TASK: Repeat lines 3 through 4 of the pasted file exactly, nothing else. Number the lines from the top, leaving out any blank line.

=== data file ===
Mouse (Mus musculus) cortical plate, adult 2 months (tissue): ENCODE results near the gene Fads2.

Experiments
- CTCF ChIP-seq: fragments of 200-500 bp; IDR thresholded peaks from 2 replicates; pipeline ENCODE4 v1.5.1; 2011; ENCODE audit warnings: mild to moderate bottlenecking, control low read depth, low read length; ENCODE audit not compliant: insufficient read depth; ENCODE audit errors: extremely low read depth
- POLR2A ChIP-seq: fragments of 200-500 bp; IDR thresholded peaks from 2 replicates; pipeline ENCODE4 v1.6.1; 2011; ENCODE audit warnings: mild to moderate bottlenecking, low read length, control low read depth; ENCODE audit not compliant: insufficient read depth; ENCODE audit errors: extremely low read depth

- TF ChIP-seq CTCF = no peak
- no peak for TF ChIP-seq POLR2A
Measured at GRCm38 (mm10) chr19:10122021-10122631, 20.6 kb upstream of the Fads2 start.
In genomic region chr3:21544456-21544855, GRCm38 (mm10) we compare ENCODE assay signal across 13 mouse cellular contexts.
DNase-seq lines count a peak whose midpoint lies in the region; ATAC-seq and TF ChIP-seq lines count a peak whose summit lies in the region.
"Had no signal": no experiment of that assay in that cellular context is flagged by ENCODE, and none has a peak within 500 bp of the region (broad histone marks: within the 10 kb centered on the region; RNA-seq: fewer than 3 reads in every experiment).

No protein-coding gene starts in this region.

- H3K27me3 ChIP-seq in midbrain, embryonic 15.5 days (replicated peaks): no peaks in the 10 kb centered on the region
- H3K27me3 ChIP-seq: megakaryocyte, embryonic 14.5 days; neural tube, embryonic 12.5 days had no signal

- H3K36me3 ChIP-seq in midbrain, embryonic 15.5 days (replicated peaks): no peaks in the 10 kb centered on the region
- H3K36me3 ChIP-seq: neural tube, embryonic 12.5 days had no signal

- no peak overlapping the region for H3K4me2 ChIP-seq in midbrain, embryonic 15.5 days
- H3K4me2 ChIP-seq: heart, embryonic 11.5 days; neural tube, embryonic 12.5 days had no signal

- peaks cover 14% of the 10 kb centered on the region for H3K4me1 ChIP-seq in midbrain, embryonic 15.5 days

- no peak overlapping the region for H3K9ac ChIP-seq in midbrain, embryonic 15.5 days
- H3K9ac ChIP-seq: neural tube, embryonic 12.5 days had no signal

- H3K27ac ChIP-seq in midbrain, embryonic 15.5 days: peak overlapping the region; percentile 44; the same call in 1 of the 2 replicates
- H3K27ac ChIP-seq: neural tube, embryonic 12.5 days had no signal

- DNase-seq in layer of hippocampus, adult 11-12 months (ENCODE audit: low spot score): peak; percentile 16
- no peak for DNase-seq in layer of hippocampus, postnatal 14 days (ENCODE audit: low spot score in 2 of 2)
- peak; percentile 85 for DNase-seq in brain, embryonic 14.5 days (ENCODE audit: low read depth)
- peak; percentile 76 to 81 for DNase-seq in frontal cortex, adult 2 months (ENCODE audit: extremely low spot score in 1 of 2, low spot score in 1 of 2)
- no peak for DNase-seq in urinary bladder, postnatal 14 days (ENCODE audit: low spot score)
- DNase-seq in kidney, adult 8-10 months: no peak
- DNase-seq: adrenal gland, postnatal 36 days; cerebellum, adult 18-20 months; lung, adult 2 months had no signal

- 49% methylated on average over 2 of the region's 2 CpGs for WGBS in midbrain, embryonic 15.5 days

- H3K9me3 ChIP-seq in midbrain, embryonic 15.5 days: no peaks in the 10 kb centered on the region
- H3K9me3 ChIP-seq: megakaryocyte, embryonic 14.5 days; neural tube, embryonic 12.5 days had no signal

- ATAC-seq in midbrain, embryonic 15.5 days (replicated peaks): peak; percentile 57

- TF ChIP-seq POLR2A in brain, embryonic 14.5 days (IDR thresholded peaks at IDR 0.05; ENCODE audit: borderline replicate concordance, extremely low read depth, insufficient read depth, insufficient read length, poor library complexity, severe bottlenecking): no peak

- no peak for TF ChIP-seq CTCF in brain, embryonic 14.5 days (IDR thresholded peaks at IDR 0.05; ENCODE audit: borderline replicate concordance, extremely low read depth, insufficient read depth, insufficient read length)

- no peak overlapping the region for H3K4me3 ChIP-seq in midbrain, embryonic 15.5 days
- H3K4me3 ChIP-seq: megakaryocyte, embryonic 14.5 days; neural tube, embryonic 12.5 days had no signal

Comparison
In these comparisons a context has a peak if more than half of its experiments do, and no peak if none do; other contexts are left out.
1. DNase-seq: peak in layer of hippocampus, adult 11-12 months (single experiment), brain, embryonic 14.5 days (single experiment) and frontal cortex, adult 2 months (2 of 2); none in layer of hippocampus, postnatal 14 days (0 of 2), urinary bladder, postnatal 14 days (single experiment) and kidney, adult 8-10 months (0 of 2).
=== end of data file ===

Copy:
- CTCF ChIP-seq: fragments of 200-500 bp; IDR thresholded peaks from 2 replicates; pipeline ENCODE4 v1.5.1; 2011; ENCODE audit warnings: mild to moderate bottlenecking, control low read depth, low read length; ENCODE audit not compliant: insufficient read depth; ENCODE audit errors: extremely low read depth
- POLR2A ChIP-seq: fragments of 200-500 bp; IDR thresholded peaks from 2 replicates; pipeline ENCODE4 v1.6.1; 2011; ENCODE audit warnings: mild to moderate bottlenecking, low read length, control low read depth; ENCODE audit not compliant: insufficient read depth; ENCODE audit errors: extremely low read depth